From Die Entwickelung der Mathematik im Zusammenhange mit der Ausbreitung der Kultur (1893), 4. As translated in Robert Édouard Moritz, Memorabilia Mathematica; Or, The Philomath’s Quotation-Book (1914), 185. From the original German, “Wie weit auch der rechnende Verstand des Mathematikers von dem kühnen Fluge der Phantasie des Künstlers getrennt zu sein scheint, so bezeichnen diese Ausdrücke doch blosse Augenblicksbilder, die willkürlich aus der Thätigkeit Beider herausgerissen sind. Bei dem Entwurfe neuer Theorieen bedarf der Mathematiker einer ebenso kühnen und schöpferischen Phantasie wie der schaffende Künstler, und bei der Ausführung der Einzelheiten eines Werkes muss auch der Künstler kühl alle Mittel berechnen, welche zum Gelingen der Theile erforderlich sind. Gemeinsam ist Beiden die Hervorbringung, die Erzeugung der Gebilde aus dem Geiste.”
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I am curious in a super-apish way. I like finding out things. That … is all that the “noble self-sacrificing devotion to truth” of 99-44/100% of all scientists amounts to—simple curiosity. That is the spirit in which nearly all productive scientific research is carried on.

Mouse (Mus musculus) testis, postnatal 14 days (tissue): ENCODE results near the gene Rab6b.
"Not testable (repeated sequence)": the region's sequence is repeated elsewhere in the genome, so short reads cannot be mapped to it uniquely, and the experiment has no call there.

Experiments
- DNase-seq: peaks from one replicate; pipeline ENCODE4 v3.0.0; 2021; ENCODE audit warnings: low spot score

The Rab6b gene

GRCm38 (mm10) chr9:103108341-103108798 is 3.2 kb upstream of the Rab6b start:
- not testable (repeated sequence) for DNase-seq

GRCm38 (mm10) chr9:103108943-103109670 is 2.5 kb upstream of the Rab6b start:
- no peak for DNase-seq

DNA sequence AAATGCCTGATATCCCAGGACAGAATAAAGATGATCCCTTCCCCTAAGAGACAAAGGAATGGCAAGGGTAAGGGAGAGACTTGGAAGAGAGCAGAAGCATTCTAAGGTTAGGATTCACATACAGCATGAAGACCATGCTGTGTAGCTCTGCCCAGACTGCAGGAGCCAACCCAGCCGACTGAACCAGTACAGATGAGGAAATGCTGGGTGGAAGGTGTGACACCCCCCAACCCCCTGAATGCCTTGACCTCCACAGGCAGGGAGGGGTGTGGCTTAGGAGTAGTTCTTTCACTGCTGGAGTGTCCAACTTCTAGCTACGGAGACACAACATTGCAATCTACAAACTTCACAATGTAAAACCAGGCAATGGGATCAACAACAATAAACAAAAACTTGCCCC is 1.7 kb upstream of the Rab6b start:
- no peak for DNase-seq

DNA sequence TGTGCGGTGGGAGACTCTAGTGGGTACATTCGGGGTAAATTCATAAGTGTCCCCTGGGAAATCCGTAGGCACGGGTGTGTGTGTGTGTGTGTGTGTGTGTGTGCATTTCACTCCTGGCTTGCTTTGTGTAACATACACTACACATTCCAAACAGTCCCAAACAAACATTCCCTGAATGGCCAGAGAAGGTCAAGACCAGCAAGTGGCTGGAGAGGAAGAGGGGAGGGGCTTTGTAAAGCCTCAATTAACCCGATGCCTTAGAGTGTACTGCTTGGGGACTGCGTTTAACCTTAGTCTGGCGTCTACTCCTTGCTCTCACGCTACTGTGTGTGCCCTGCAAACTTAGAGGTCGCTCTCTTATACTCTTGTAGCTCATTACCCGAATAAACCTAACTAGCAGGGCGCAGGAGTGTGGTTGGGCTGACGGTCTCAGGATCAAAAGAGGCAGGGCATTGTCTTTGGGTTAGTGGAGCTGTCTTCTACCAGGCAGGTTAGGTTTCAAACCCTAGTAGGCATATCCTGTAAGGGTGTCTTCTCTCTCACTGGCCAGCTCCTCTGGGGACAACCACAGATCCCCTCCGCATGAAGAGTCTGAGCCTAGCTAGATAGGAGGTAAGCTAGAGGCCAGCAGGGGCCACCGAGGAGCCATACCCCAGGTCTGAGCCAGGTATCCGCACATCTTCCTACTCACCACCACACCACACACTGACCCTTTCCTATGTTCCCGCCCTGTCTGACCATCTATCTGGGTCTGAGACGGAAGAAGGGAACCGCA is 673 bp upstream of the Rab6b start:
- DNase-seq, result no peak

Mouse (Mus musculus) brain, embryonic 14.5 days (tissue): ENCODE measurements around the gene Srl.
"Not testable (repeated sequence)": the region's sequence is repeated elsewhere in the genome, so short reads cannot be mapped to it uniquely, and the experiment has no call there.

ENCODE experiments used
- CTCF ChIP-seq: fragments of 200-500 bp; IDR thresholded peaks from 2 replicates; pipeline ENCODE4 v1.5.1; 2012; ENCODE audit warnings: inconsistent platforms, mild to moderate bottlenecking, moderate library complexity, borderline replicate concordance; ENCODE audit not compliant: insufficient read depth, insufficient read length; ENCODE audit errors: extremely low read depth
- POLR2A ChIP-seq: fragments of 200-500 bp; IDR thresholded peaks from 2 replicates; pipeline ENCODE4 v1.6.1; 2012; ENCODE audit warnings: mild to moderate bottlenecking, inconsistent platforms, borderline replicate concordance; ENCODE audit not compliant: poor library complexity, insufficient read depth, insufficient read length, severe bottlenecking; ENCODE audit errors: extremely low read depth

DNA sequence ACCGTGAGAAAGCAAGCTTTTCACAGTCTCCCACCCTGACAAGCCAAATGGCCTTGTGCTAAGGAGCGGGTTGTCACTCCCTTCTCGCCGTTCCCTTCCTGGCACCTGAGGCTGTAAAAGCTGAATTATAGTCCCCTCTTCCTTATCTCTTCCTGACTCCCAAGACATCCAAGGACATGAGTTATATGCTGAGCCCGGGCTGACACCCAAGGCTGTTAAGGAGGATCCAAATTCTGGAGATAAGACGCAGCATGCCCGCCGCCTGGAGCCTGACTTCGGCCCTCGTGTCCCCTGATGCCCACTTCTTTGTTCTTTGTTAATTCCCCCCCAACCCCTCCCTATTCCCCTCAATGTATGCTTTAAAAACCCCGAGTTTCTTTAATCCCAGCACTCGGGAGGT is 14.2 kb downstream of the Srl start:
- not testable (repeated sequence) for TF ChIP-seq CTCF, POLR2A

Letter from London (20 Apr 1937), No. 81, in George Gaylord Simpson and Léo F. LaPorte (ed.), Simple Curiosity: Letters from George Gaylord Simpson to His Family, 1921-1970 (1987), 34.
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I sometimes think there is a malign force loose in the universe that is the social equivalent of cancer, and it’s plastic. It infiltrates everything. It’s metastasis. It gets into every single pore of productive life. I mean there won’t be anything that isn’t made of plastic before long. They’ll be paving the roads with plastic before they’re done. Out bodies, our skeletons, will be replaced with plastic.
Quoted in Conversations with Norman Mailer 90, 321
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If we do not learn to eliminate waste and to be more productive and more efficient in the ways we use energy, then we will fall short of this goal [for the Nation to derive 20 percent of all the energy we use from the Sun, by 2000]. But if we use our technological imagination, if we can work together to harness the light of the Sun, the power of the wind, and the strength of rushing streams, then we will succeed.
Speech, at dedication of solar panels on the White House roof, 'Solar Energy Remarks Announcing Administration Proposals' (20 Jun 1979).